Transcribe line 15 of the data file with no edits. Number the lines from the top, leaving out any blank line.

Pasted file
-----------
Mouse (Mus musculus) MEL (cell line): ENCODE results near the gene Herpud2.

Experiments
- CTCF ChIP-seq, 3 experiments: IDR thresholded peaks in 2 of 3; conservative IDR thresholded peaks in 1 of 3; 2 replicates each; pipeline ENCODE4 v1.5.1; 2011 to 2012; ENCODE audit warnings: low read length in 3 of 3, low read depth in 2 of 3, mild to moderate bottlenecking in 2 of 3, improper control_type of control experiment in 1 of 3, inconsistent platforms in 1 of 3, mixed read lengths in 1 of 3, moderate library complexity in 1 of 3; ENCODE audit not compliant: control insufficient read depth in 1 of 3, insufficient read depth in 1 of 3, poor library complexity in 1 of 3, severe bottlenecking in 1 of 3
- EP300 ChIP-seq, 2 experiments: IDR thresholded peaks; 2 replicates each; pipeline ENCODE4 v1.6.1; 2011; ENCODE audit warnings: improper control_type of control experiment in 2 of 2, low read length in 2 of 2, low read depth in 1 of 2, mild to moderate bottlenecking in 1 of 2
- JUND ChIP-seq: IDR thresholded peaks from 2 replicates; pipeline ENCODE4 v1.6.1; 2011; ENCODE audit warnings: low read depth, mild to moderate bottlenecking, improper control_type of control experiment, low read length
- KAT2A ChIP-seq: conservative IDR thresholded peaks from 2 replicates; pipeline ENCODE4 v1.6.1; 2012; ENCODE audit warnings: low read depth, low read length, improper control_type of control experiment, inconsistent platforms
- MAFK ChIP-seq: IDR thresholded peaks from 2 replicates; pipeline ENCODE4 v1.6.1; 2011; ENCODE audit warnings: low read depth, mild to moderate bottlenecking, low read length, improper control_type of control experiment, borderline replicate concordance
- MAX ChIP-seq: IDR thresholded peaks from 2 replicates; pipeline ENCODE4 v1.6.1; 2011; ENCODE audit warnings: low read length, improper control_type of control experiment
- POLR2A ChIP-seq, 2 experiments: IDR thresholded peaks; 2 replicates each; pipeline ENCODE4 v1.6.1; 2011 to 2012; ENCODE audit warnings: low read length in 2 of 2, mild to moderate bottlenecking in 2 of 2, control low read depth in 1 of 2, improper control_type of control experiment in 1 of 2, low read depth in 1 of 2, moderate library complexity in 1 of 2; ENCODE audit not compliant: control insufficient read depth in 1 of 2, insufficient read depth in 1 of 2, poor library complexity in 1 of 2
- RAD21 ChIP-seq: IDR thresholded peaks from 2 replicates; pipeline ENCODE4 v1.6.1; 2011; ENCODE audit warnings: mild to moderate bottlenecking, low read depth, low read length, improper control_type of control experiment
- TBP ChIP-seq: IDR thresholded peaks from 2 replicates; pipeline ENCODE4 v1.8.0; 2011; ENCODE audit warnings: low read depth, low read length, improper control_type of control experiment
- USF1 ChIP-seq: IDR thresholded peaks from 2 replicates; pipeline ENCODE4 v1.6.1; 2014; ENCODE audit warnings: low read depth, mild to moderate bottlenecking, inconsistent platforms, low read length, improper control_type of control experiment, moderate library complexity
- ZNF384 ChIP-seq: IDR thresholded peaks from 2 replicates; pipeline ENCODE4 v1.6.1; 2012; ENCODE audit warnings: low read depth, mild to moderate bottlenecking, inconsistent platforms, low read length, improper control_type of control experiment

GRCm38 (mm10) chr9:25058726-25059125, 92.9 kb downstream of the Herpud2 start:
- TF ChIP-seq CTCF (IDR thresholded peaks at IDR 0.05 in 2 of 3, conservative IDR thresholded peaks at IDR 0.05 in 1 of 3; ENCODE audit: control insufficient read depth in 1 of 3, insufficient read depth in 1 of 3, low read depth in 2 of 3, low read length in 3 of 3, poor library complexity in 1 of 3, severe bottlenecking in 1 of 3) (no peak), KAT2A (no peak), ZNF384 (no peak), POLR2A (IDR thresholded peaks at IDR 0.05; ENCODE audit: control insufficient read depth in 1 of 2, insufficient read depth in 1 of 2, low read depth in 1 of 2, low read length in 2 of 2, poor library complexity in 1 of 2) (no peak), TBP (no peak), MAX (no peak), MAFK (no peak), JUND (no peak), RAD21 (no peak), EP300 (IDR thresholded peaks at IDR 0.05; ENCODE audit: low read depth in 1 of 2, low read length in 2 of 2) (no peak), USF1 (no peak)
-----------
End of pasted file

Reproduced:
- TF ChIP-seq CTCF (IDR thresholded peaks at IDR 0.05 in 2 of 3, conservative IDR thresholded peaks at IDR 0.05 in 1 of 3; ENCODE audit: control insufficient read depth in 1 of 3, insufficient read depth in 1 of 3, low read depth in 2 of 3, low read length in 3 of 3, poor library complexity in 1 of 3, severe bottlenecking in 1 of 3) (no peak), KAT2A (no peak), ZNF384 (no peak), POLR2A (IDR thresholded peaks at IDR 0.05; ENCODE audit: control insufficient read depth in 1 of 2, insufficient read depth in 1 of 2, low read depth in 1 of 2, low read length in 2 of 2, poor library complexity in 1 of 2) (no peak), TBP (no peak), MAX (no peak), MAFK (no peak), JUND (no peak), RAD21 (no peak), EP300 (IDR thresholded peaks at IDR 0.05; ENCODE audit: low read depth in 1 of 2, low read length in 2 of 2) (no peak), USF1 (no peak)